Abstract and Keywords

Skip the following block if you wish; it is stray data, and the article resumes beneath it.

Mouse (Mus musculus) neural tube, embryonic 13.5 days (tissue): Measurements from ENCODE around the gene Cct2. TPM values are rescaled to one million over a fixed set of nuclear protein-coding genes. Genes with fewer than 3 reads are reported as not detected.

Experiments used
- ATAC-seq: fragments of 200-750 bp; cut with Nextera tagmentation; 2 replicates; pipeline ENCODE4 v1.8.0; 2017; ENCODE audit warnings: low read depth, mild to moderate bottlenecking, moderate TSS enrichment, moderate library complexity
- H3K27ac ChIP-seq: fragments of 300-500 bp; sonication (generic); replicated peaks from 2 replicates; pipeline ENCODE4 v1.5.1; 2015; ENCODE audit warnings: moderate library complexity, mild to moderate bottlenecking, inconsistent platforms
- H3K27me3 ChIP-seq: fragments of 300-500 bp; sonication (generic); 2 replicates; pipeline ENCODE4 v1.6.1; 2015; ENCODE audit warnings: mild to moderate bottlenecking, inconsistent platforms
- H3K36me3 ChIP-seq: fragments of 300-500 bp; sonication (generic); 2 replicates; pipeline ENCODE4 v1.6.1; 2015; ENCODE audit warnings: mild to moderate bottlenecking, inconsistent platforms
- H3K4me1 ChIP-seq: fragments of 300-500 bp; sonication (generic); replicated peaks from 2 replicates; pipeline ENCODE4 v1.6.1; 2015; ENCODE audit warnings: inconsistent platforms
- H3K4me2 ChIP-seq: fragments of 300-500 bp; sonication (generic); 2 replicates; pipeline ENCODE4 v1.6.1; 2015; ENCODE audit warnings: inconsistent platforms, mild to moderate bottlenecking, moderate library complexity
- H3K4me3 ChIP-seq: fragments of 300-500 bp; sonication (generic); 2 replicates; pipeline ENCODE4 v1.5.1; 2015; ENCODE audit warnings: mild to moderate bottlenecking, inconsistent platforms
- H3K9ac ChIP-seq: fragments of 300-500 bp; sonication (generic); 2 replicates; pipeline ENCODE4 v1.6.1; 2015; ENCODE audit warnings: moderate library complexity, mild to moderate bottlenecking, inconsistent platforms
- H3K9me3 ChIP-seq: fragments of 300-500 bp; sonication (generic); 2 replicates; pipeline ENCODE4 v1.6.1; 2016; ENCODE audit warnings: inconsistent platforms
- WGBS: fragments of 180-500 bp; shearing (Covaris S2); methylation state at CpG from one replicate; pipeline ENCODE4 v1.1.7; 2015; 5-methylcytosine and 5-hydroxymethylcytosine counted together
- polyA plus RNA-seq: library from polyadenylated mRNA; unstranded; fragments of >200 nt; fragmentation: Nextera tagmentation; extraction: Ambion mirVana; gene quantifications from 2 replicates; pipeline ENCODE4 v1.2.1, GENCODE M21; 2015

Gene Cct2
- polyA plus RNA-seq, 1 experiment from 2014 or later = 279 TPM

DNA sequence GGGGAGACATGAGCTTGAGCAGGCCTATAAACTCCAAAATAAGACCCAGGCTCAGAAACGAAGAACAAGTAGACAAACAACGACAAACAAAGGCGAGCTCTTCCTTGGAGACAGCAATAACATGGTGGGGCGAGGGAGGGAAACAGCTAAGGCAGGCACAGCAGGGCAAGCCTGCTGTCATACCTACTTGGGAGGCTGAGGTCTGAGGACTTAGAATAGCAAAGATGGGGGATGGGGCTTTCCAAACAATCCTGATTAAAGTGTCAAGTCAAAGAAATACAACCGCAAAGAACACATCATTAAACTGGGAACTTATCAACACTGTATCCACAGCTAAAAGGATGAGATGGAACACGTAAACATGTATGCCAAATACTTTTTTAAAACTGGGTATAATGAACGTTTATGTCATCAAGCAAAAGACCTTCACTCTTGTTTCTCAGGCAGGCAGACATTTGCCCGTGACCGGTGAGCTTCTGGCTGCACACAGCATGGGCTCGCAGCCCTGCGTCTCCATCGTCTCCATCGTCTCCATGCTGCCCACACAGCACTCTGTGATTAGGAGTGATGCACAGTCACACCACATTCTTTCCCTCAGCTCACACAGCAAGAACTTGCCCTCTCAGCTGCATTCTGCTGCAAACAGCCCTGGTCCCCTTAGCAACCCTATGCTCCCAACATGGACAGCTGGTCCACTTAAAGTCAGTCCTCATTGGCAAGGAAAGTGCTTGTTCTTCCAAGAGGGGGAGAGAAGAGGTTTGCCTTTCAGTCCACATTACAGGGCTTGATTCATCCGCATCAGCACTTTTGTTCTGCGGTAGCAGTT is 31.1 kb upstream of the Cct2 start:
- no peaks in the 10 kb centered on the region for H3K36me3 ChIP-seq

Much of the theory, research, and policy analysis in criminology has been devoted to urban locations. Yet crime is not exclusively an urban phenomenon. Rural crime involves theft from farms, illegal dumping, and illegal hunting and fishing, as well as familiar issues, such as drug use and production. Crime in rural areas raises important questions concerning the seasonality of activity, characteristics of offenders and victims, and the meaning of rural poverty. It requires thinking through responses from law enforcement and courts and the appropriateness of crime prevention initiatives. As well, rural criminology compels rethinking about criminological theories and their generalizability to a world whose population until recently was majority rural. This chapter reviews five key areas of rural criminology: criminology theory and rural criminology; rural community and crime; rural police; agricultural, environmental, and wildlife crime; and drug use and trafficking.
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